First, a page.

901 West Pratt St., Baltimore, MD 21223

Restoration Facility

The Museum’s state-of-the-art Restoration Facility opened in 2005. It was built in response to the tragic collapse of the 1884 Roundhouse roof in February, 2003. The collapse of Roundhouse roof dropped tons of snow, slate, iron, and wood onto some of the premier pieces in the collection. The wooden cabs of the locomotives were smashed, windows broken out, and the metal boilers and tenders bent and twisted in unnatural ways. Initial repair estimates for the damaged pieces were millions of dollars. Cost estimates coupled with the ongoing need to maintain and restore our operating fleet of diesel, steam engines, and historic rolling stock, led the Museum to invest in the future of the collection and provide much needed and improved facilities. 
Today the Restoration Facility houses the Museum’s rail operations and our award-winning restoration department. The 27,000 square foot shop is equipped with state-of-the-art and historic railroad and restoration equipment specifically chosen to address the needs of the B&O's holdings. It contains 4 repair and maintenance tracks, a wood working shop, a metal shop, a locomotive inspection pit, and fully enclosed paint booth capable of handling equipment up to 100’ in length.
A brief list of the type of restoration work conducted at the shop includes:
  • Research and documentation: Primarily conducted by the museum's archival and curatorial staff, this includes developing detailed historical background, including photographs and design documents, of equipment to be restored.
  • Assessment of locomotives: The museum's restoration shop staff and curatorial staff provide a detailed assessment, including photo documentation that defines preservation priorities and course of action.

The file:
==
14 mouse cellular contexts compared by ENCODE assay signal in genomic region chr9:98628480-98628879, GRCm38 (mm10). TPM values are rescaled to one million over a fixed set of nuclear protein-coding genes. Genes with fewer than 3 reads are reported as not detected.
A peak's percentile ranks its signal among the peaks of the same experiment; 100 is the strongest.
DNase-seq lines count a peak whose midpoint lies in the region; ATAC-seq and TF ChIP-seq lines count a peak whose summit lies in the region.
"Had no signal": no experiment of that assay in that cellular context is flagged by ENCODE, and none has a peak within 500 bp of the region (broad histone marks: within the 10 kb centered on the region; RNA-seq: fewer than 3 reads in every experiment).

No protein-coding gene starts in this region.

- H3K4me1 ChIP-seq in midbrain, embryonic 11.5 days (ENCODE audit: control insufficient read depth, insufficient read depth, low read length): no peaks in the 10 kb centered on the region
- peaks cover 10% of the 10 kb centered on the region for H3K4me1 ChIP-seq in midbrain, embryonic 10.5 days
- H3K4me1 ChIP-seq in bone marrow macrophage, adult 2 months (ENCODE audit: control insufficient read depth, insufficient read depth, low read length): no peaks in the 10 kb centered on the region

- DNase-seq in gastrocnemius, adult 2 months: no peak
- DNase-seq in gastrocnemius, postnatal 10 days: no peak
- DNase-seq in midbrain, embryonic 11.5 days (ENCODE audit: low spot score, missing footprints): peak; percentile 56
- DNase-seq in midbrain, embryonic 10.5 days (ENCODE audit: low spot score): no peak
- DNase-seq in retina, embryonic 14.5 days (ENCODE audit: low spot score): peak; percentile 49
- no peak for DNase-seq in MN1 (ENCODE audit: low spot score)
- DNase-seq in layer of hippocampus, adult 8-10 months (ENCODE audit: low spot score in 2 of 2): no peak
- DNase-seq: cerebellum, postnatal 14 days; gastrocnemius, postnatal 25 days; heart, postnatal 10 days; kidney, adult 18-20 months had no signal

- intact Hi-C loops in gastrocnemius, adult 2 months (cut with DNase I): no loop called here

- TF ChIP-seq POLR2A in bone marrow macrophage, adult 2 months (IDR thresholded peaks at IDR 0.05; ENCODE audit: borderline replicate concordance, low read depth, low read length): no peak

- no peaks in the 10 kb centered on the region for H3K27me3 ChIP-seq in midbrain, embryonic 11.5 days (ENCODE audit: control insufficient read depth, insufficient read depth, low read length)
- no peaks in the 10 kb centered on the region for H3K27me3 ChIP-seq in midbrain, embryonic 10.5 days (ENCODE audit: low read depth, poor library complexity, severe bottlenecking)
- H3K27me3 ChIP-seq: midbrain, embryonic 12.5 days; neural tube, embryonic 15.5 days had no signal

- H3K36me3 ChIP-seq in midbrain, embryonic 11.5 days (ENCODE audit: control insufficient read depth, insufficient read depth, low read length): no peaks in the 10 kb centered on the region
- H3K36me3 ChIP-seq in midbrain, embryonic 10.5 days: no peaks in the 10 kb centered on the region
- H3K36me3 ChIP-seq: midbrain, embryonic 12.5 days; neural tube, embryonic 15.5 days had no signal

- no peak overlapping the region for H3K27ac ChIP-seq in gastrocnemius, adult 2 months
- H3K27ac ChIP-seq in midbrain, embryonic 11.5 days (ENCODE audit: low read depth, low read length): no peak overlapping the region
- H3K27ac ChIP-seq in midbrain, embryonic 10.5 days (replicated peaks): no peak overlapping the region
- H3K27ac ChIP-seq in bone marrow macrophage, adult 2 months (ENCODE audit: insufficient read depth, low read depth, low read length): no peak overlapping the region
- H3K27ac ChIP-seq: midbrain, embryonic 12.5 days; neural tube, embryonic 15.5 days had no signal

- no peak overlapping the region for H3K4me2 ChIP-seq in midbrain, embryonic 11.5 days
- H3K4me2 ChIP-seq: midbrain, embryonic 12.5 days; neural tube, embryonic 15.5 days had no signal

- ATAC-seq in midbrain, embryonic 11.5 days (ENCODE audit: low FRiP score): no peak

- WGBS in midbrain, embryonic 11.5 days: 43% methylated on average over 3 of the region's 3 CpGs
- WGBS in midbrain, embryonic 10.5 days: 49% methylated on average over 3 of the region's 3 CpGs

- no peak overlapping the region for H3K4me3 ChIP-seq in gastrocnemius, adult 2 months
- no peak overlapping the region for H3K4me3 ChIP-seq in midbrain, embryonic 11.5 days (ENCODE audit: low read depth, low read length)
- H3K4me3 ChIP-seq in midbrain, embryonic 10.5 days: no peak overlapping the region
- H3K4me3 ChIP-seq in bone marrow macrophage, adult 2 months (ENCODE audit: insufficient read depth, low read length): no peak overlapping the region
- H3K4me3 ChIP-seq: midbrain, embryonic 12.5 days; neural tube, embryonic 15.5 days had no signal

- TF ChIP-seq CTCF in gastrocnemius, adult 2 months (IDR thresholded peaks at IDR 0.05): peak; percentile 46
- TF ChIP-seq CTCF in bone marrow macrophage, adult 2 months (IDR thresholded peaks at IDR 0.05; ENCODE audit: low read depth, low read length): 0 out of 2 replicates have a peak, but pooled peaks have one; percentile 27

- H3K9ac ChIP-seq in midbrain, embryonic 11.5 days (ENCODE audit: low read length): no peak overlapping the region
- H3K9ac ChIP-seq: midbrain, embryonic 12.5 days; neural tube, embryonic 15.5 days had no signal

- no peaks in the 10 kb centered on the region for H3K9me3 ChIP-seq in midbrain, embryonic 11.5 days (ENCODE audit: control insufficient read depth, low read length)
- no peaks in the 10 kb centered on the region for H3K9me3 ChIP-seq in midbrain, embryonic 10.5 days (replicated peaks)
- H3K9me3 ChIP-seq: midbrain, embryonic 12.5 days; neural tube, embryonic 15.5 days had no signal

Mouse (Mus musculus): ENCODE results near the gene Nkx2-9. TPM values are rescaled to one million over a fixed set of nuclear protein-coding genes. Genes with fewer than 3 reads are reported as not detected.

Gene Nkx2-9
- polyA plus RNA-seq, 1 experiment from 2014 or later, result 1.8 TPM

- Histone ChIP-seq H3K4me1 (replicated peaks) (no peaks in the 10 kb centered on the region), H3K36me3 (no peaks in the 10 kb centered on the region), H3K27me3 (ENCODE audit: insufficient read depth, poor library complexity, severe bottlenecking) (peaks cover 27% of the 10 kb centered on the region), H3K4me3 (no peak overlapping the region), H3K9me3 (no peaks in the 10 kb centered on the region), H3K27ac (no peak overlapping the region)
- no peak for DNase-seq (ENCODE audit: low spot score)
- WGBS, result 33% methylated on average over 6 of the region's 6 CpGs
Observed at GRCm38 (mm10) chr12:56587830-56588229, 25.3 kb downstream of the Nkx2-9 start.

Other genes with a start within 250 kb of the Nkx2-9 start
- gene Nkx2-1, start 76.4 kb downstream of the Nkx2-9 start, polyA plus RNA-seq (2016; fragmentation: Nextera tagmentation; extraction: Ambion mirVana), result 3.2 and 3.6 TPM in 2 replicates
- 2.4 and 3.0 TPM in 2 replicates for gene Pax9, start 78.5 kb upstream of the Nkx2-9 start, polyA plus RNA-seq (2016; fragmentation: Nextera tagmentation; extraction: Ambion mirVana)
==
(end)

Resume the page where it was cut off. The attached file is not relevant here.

• Dismantling and conservation of original materials: Led by experienced restorationists and informed by research, the locomotives and rolling stock are disassembled as necessary, documented, and conserved to protect original historic materials.
  • Inspection and restoration of components: After dismantling, core elements of the equipment are documented and restored
  • Reassembly of restored equipment: Using conserved original materials when possible the equipment is reassembled as historically accurate as possible.
  • Painting: Paint analysis is conducted to determine color schemes and livery throughout the equipment’s active service.
  • Refinishing and detail work: Based on research as well as the results of a historic paints analysis, the locomotives will be restored to their historic paint schemes.
Seasonal tours of the shops are offered. Please check calendar of events for our next tour.





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